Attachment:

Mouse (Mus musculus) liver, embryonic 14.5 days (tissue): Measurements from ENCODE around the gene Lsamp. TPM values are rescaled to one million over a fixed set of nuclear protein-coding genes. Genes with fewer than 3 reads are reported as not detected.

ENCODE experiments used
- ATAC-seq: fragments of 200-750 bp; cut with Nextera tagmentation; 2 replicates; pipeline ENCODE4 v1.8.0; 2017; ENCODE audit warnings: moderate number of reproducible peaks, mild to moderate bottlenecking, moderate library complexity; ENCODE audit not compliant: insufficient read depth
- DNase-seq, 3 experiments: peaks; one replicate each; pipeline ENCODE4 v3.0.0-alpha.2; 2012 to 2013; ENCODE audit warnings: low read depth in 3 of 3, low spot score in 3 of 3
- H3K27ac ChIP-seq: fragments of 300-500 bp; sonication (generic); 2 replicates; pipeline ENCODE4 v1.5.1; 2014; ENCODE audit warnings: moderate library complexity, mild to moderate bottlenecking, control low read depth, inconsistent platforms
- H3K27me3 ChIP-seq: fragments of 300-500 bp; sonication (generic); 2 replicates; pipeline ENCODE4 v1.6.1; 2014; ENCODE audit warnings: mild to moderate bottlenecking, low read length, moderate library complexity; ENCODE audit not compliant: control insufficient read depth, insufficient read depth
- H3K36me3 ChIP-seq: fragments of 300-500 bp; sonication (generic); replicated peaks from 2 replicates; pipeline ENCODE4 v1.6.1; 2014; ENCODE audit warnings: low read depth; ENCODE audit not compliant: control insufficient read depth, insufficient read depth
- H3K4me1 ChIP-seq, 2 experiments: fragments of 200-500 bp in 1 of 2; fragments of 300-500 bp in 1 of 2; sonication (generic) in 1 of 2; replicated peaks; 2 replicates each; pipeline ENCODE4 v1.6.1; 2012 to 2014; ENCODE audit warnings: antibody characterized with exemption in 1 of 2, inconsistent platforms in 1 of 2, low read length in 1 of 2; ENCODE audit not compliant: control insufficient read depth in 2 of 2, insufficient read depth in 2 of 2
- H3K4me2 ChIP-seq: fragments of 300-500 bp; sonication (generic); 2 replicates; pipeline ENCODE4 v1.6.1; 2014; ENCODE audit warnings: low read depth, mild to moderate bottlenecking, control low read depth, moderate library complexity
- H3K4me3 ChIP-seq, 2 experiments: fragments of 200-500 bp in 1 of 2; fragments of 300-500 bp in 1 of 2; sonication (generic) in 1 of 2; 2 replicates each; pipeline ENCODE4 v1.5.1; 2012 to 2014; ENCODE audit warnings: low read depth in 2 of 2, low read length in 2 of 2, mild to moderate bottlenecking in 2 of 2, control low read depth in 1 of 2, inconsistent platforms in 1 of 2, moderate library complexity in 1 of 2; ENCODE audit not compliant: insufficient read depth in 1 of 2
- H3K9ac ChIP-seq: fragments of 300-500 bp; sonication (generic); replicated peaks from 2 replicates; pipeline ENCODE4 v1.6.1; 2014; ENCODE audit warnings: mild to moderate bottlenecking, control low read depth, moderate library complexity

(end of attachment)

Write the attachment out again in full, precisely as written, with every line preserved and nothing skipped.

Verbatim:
Mouse (Mus musculus) liver, embryonic 14.5 days (tissue): Measurements from ENCODE around the gene Lsamp. TPM values are rescaled to one million over a fixed set of nuclear protein-coding genes. Genes with fewer than 3 reads are reported as not detected.

ENCODE experiments used
- ATAC-seq: fragments of 200-750 bp; cut with Nextera tagmentation; 2 replicates; pipeline ENCODE4 v1.8.0; 2017; ENCODE audit warnings: moderate number of reproducible peaks, mild to moderate bottlenecking, moderate library complexity; ENCODE audit not compliant: insufficient read depth
- DNase-seq, 3 experiments: peaks; one replicate each; pipeline ENCODE4 v3.0.0-alpha.2; 2012 to 2013; ENCODE audit warnings: low read depth in 3 of 3, low spot score in 3 of 3
- H3K27ac ChIP-seq: fragments of 300-500 bp; sonication (generic); 2 replicates; pipeline ENCODE4 v1.5.1; 2014; ENCODE audit warnings: moderate library complexity, mild to moderate bottlenecking, control low read depth, inconsistent platforms
- H3K27me3 ChIP-seq: fragments of 300-500 bp; sonication (generic); 2 replicates; pipeline ENCODE4 v1.6.1; 2014; ENCODE audit warnings: mild to moderate bottlenecking, low read length, moderate library complexity; ENCODE audit not compliant: control insufficient read depth, insufficient read depth
- H3K36me3 ChIP-seq: fragments of 300-500 bp; sonication (generic); replicated peaks from 2 replicates; pipeline ENCODE4 v1.6.1; 2014; ENCODE audit warnings: low read depth; ENCODE audit not compliant: control insufficient read depth, insufficient read depth
- H3K4me1 ChIP-seq, 2 experiments: fragments of 200-500 bp in 1 of 2; fragments of 300-500 bp in 1 of 2; sonication (generic) in 1 of 2; replicated peaks; 2 replicates each; pipeline ENCODE4 v1.6.1; 2012 to 2014; ENCODE audit warnings: antibody characterized with exemption in 1 of 2, inconsistent platforms in 1 of 2, low read length in 1 of 2; ENCODE audit not compliant: control insufficient read depth in 2 of 2, insufficient read depth in 2 of 2
- H3K4me2 ChIP-seq: fragments of 300-500 bp; sonication (generic); 2 replicates; pipeline ENCODE4 v1.6.1; 2014; ENCODE audit warnings: low read depth, mild to moderate bottlenecking, control low read depth, moderate library complexity
- H3K4me3 ChIP-seq, 2 experiments: fragments of 200-500 bp in 1 of 2; fragments of 300-500 bp in 1 of 2; sonication (generic) in 1 of 2; 2 replicates each; pipeline ENCODE4 v1.5.1; 2012 to 2014; ENCODE audit warnings: low read depth in 2 of 2, low read length in 2 of 2, mild to moderate bottlenecking in 2 of 2, control low read depth in 1 of 2, inconsistent platforms in 1 of 2, moderate library complexity in 1 of 2; ENCODE audit not compliant: insufficient read depth in 1 of 2
- H3K9ac ChIP-seq: fragments of 300-500 bp; sonication (generic); replicated peaks from 2 replicates; pipeline ENCODE4 v1.6.1; 2014; ENCODE audit warnings: mild to moderate bottlenecking, control low read depth, moderate library complexity